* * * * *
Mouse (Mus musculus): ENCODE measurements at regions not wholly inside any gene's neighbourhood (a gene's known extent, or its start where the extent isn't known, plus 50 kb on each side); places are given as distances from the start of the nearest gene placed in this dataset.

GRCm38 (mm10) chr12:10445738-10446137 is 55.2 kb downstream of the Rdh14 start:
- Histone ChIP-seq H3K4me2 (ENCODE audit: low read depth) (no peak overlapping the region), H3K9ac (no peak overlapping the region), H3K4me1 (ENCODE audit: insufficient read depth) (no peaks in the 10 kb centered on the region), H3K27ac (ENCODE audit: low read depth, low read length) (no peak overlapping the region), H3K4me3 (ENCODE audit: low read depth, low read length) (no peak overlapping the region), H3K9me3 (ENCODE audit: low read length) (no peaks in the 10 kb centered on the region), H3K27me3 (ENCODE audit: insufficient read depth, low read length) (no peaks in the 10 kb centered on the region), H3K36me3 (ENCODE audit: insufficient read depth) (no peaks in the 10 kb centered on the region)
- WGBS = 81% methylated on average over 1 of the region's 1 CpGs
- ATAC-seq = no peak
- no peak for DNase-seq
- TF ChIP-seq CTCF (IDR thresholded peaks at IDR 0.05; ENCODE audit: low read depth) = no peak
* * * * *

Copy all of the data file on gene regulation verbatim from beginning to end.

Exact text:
Mouse (Mus musculus): ENCODE measurements at regions not wholly inside any gene's neighbourhood (a gene's known extent, or its start where the extent isn't known, plus 50 kb on each side); places are given as distances from the start of the nearest gene placed in this dataset.

GRCm38 (mm10) chr12:10445738-10446137 is 55.2 kb downstream of the Rdh14 start:
- Histone ChIP-seq H3K4me2 (ENCODE audit: low read depth) (no peak overlapping the region), H3K9ac (no peak overlapping the region), H3K4me1 (ENCODE audit: insufficient read depth) (no peaks in the 10 kb centered on the region), H3K27ac (ENCODE audit: low read depth, low read length) (no peak overlapping the region), H3K4me3 (ENCODE audit: low read depth, low read length) (no peak overlapping the region), H3K9me3 (ENCODE audit: low read length) (no peaks in the 10 kb centered on the region), H3K27me3 (ENCODE audit: insufficient read depth, low read length) (no peaks in the 10 kb centered on the region), H3K36me3 (ENCODE audit: insufficient read depth) (no peaks in the 10 kb centered on the region)
- WGBS = 81% methylated on average over 1 of the region's 1 CpGs
- ATAC-seq = no peak
- no peak for DNase-seq
- TF ChIP-seq CTCF (IDR thresholded peaks at IDR 0.05; ENCODE audit: low read depth) = no peak